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Doubling up in RS

14 November 2014

THE new proposal that the exam syllabus for GCSE and A level should make the study of two religions compulsory is welcome. We understand that elements in the Church of England and the Roman Catholic Church were reluctant at first, wishing to be free to teach Christianity alone and in greater depth. This argument is not groundless: university students are permitted to study single-religion theology with only a passing reference to other faiths. Since extremism is an unspoken factor in these reforms, there is nothing that says students are in danger at school, then out of harm's way once they have finished their A levels.

The benefits of studying another religion, however, completely outweigh the advantages of delving deeper into a single one. Visiting Birmingham last weekend, the Archbishop of Canterbury spoke of the Church's work in "places of great diversity, where building cohesion is going to take serious efforts at reconciliation". Part of the work of reconciliation is to explain one's own culture and faith as clearly and honestly as possible. Another part, though, is understanding the faith and culture of those with whom one seeks to cohere. In his address in Birmingham, Archbishop Welby spoke about the compelling need for religious literacy. Its lack is finally being recognised as a key element in the world's most brutal conflicts. In surveys, lists of regrets usually include the failure to learn a foreign language. Children are usually the quickest in their families at learning a new language when they are exposed to it. Thus schools that teach both the familiar religion and the strange can be in the vanguard of community reconciliation.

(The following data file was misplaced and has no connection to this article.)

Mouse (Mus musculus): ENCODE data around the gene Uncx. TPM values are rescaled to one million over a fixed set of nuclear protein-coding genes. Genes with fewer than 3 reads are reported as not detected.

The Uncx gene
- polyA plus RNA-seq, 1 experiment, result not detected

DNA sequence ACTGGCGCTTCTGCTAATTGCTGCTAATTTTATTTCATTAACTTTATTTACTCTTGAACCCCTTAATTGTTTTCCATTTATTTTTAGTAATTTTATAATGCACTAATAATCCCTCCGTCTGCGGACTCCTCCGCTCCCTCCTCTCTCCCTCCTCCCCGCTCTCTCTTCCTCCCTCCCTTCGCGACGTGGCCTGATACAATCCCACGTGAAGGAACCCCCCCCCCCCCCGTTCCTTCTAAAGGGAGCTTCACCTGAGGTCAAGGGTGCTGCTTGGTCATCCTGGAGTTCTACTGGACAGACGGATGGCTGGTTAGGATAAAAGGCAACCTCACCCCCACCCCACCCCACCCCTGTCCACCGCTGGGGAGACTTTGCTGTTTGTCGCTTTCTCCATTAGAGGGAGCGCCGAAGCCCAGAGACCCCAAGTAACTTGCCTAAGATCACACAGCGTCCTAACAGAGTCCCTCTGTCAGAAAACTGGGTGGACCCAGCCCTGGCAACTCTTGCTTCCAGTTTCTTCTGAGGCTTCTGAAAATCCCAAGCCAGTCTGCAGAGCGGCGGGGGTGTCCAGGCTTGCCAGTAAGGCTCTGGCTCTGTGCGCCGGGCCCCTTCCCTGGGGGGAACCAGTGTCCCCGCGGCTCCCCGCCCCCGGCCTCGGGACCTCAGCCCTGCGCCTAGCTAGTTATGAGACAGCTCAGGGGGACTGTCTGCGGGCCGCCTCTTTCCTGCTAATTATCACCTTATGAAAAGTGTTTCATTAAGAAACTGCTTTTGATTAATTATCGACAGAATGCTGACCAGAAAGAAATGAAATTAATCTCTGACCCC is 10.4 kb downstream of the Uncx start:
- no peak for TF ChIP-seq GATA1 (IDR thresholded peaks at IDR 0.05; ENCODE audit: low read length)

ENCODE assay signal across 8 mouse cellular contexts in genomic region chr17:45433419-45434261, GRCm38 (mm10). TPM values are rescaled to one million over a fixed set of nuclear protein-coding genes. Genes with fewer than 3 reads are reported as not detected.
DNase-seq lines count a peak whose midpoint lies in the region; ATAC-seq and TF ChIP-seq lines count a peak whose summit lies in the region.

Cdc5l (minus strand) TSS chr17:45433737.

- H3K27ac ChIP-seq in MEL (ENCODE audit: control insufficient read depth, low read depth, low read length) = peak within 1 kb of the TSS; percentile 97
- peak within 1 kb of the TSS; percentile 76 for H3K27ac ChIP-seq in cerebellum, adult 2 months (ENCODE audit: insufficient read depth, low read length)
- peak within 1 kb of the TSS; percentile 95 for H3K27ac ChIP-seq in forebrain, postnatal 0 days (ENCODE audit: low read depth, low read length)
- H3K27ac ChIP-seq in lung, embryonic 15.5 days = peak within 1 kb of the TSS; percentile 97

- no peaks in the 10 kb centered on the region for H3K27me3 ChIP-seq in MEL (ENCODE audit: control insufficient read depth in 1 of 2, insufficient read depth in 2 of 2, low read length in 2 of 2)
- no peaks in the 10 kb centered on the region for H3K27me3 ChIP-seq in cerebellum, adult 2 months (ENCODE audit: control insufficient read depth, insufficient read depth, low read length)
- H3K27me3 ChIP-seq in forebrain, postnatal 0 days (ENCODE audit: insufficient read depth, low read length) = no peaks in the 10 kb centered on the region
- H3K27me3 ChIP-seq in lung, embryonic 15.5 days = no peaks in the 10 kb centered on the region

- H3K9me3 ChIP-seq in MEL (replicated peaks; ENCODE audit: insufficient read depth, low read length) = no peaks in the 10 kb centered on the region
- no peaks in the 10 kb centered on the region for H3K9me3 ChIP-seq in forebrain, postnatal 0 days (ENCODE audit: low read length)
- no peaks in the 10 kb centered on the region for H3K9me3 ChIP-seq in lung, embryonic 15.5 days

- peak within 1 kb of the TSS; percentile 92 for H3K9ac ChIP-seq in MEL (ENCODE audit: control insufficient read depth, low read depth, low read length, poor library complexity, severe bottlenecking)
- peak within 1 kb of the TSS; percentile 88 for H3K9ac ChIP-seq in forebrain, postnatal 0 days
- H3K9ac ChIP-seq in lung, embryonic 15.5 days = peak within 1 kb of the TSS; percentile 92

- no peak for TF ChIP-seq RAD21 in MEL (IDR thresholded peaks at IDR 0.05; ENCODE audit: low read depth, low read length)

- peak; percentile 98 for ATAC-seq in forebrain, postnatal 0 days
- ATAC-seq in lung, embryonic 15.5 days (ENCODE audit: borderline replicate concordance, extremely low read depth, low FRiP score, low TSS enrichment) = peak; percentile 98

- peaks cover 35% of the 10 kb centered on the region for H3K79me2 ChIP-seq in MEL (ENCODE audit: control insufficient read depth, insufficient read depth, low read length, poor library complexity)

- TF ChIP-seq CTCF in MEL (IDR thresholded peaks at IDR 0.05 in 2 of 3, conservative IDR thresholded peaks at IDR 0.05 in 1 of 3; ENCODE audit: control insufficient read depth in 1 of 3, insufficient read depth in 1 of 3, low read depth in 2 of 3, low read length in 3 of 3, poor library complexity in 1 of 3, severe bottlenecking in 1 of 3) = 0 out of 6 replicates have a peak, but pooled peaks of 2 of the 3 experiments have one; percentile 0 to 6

One caveat. The words "compulsory" and "Christianity" do not sit well together. For this reason, we have sympathy with those who have framed the new Religious Studies requirement without stipulating that one of the religions studied should always be Christianity. But this is a mistake that the Education Secretary should rectify. For one thing, compulsion is already there: the Christian faith must be taught at every Key Stage from the ages of five to 16, and this is not intended to change. It is thus a part of the short-course GCSE in religious education, which has grown in popularity over the past decade (although it is now being starved of resources because the results do not contribute to a school's place on the league tables). It seems an anomaly that pupils who opt to study religion more seriously will no longer be required to study Christianity. This is not a matter of proselytism: the syllabus will demand of the students a dispassionate assessment of the nature and impact of any faith they study. The Christian faith is a central element in the history and culture of this country, and many other parts of the world. It informs much of the philosophy and ethics element in the curriculum. It deserves a special place in schools because it has a special place in society.

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